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Man shot by EL police outside Meijer charged with seven felonies, officers cleared

East Lansing police blocked entrances to the Lake Lansing Road Meijer store following an officer-involved shooting Monday evening.
Sarah Lehr
East Lansing police blocked entrances to the Lake Lansing Road Meijer store following an officer-involved shooting Monday, April 25, 2022.

Updated on August 25 at 9:21 a.m. ET

A man shot in a Meijer parking lot by East Lansing Police Department officers in April has been charged with seven felony counts and one misdemeanor count.

The charges against 20 year-old DeAnthony VanAtten, who is Black, appeared Tuesday night on the 54B District Court’s website. They include felony charges of assault, resisting or obstructing police, one count carrying a concealed weapon, one count receiving and concealing a weapon, one felony firearm count and one misdemeanor third degree retail fraud charge.

Security footage shows VanAtten checking out at a Meijer grocery store buying mac and cheese and ears of corn on April 25. Police then arrive in response to 911 calls alleging a man had run into the store with a gun.

VanAtten was then chased into the parking lot by police who yelled for VanAtten to stop, get on the ground and show his hands.

At one point in the chase, East Lansing police officers Jose Viera and James Menser fire eight rounds at VanAtten. Of the shots fired, two strike VanAtten, in the abdomen and in the leg. Officers then handcuffed VanAtten.

VanAtten didn’t have a gun on his person when arrested. However, bodycam footage shows officers finding a gun under a vehicle. Michigan Attorney General Dana Nessel said it was found loaded and later identified as stolen.

Viera and Menser were placed on paid administrative leave following the incident while under investigation by the Michigan State Police. Attorney General Nessel announced Wednesday she would not seek charges against the officers.

“The use of force by these two officers was justified. They took the measures necessary to eliminate an immediate and extreme threat,” Nessel said at a press conference Wednesday.

“We look at the totality of the circumstances, and we look to see whether or not there was a deadly threat that was posed either to law enforcement or to members of the public.”

The conference detailed the results of her Public Integrity Unit’s investigation into the matter. Nessel said her office weighed the entirety of the case before reaching its decision and is "very confident" about clearing the officers.

“Just because there are videos that have been released through various outlets to the public, that does not mean that what have been available to the media and available to the public is each and every video that our office has reviewed.”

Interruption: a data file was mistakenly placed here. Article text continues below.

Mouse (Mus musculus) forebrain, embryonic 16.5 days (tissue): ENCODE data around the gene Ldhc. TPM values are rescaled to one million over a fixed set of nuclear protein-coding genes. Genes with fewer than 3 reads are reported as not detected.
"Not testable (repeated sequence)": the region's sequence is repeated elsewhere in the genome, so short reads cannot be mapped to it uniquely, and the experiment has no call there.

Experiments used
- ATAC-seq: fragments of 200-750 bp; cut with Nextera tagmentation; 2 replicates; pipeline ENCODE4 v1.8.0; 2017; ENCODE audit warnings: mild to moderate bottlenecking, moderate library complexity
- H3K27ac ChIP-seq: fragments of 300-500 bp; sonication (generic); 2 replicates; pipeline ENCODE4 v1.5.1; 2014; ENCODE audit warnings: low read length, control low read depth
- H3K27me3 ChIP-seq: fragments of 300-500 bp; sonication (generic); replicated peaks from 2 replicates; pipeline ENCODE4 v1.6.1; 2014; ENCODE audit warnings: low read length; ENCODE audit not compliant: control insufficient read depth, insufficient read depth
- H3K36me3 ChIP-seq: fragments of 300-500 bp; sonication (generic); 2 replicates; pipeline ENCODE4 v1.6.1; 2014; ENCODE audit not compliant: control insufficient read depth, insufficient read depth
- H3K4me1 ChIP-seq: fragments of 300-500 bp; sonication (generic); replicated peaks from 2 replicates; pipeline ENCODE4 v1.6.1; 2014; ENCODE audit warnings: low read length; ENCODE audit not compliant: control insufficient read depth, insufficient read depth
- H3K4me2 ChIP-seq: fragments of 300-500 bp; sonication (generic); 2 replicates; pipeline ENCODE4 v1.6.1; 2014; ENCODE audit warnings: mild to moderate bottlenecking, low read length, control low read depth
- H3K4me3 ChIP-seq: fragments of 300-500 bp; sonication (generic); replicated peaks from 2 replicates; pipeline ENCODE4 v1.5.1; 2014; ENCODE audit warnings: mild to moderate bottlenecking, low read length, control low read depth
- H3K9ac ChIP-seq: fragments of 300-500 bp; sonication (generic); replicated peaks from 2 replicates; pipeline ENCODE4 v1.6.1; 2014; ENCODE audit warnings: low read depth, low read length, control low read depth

The ELPD has announced that it will begin its internal investigation of the shooting now that Nessel's office has concluded its own.

The department will determine if any of the officers violated policies or protocols during the incident.

Officers Viera and Menser will be allowed to return to work and will initially be assigned to non-patrol duties.

“We understand that this has been extremely difficult for our community, and, while this situation was challenging, it also provides us with the opportunity to reflect, grow and improve," Chief Kim Johnson said in a statement Wednesday.

The ELPD has been criticized by Black Lives Matter Lansing activists who have said VanAtten was buying groceries for a cookout and was caught “shopping while Black.”

The group stated on Facebook that the charges against VanAtten are “stacked against him for having the audacity to still be alive and to justify the cops opening fire in a Meijer's parking lot with children present.”

“The police showed up like they had an active shooter situation,” BLM Lansing leader Rev. Sean Holland said. “And so, it’s because of this man’s ethnicity, because he was a young Black man identified, that narrative kicks in.”

Holland said VanAtten wasn’t an immediate threat or danger and had the initial 911 call, which he said was racial profiling, not been placed, VanAtten would’ve returned to his car.

“VanAtten did not die. He was not murdered, and I think we need to name that this violence was real, and it was intended to kill him. When they shot those eight shots, they did not shoot to disengage or to slow him down, those were fatal shots that missed,” Holland said.

VanAtten remains in the Ingham County jail and was arraigned on charges Wednesday afternoon.

Colin Jackson contributed to the reporting of this story.

Melorie Begay is WKAR-FM's weekend host and a general assignment reporter.
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